I thought I’d take a break today from philosophy and politics to write about the thing I’m actually supposed to know something about: classical philology. I’m supposed to know Ancient Greek and Latin pretty well, given that I have a PhD in Classics and have been teaching one or another of these languages for ten years. As it happens, my Latin has always lagged far behind my Greek, largely because I’ve always been more interested in Greek philosophy and literature, and so have spent more time reading Greek. It’s perhaps no surprise, then, that even after all this time, I still find myself learning things that, in hindsight, seem really obvious and make me wonder how I could possibly have failed to know this until now.
Today’s embarrassingly belated discovery: the origin of our English terms ‘minute’ and ‘second.’
On a superficial level, the origin of these terms is clear enough to anybody who has studied some Latin: ‘minute’ comes from the verb minuo, ‘to make less,’ via the participle minutus, ‘lessened,’ and ‘second’ comes from the verb sequor, ‘to follow,’ via the participle secundus, ‘following.’ But how on earth do words meaning ‘lessened’ and ‘following’ come to serve as measures of time? This is not so obvious. But there’s an answer.
Hora is Latin for ‘hour,’ happily enough. It turns out that Latin speakers initially described (roughly) what we think of as a minute with the term hora minuta, ‘a diminished hour.’ Secundus meaning ‘following’ is naturally extended in many contexts to mean something like ‘the next one,’ and hence ‘second’ in the ordinal sense of ‘first, second, third.’ Hence hora minuta secunda meant ‘an hour diminished a second time,’ i.e, a minute divided in a way analogous to the division of the hour into minutes. Hora minuta is then shortened to minuta and hora minuta secunda to secunda, and from there we get our ‘minute’ and ‘second.’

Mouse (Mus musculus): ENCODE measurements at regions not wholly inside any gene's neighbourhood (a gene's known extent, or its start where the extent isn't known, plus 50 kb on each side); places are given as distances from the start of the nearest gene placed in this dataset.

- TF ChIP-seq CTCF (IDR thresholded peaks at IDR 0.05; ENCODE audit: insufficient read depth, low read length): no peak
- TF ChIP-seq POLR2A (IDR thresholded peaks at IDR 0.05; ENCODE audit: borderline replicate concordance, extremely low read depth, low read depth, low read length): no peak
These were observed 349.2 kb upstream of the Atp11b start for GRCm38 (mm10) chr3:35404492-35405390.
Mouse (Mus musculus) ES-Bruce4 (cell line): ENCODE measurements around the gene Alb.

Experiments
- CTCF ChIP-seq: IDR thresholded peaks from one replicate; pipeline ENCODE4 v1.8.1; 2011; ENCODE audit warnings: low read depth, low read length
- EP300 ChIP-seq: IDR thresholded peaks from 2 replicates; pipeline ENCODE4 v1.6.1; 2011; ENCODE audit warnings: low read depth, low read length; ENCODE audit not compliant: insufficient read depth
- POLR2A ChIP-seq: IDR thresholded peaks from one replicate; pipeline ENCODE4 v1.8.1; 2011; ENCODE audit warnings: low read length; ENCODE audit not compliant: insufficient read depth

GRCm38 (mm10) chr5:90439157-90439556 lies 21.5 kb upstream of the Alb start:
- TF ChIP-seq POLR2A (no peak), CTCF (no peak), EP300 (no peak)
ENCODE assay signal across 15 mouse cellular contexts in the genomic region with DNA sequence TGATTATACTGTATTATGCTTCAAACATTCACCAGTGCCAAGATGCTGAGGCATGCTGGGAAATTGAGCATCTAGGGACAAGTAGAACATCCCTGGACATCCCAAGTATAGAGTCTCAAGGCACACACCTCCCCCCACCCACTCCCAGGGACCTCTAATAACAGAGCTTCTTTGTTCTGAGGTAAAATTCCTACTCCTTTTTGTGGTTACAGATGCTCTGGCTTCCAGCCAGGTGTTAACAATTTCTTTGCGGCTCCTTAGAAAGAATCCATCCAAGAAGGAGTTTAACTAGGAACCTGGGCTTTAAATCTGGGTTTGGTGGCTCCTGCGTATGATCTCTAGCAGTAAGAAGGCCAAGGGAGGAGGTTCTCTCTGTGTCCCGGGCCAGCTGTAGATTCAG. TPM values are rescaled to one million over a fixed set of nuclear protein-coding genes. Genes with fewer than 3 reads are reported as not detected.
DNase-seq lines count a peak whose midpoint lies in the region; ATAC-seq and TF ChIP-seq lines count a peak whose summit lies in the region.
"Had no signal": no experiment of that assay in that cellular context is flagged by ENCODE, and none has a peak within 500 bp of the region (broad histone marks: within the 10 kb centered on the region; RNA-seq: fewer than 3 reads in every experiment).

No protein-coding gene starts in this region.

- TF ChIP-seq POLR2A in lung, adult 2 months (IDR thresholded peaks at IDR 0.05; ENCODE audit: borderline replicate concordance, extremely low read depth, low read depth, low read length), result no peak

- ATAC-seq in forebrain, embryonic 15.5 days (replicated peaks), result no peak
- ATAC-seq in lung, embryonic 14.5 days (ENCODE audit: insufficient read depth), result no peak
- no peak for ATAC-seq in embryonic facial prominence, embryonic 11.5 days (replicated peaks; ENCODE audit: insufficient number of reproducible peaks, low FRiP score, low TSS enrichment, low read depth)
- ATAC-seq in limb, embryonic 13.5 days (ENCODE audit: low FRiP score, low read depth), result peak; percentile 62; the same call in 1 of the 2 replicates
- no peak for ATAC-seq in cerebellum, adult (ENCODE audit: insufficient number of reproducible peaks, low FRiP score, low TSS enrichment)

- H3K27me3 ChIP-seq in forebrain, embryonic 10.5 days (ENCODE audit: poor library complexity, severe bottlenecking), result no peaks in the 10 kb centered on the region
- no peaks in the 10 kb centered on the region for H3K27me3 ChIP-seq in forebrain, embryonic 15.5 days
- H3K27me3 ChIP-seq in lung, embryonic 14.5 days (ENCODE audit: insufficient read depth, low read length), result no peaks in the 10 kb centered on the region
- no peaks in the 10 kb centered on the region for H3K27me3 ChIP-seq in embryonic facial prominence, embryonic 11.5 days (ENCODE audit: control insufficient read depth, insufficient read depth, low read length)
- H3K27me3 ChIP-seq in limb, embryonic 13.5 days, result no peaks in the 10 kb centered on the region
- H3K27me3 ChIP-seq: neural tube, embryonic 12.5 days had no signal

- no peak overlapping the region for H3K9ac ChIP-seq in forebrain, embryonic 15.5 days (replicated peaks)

Or so, at least, I am informed by an old second year Latin textbook that I bought in a used bookstore somewhere several years back. From what I can tell, the terms appear to have been coined in Medieval Latin, and hence not used by the ancient Romans. The Online Etymology Dictionary has ‘minute’ attested in English only as late as the 14th century, though derived from Old French usage in the 13th or perhaps from what it vaguely calls “Medieval Latin.” The terms are used in what appears to be our sense in the 12th century by Roger Bacon in his Opus Maius, but I haven’t been able to trace them back further. The Wikipedia entry for Ancient Roman Units of Measurement claims that ancient astrology used the term minuta for 1/60th of a day and secunda for 1/3600th of a day — and hence not in our sense of ‘minute’ and ‘hour,’ but in a manner that would likely have influenced the development of the terms in our sense — but it cites no source for this claim, and, well, I’m not well read in ancient astrology, so I’ve no idea whether it’s true.
So it remains a mystery to me just when these terms originated, but the New Second Latin Book from 1936 seems right about how they originated. This knowledge won’t help you keep time, but reading this has just allowed you to kill some.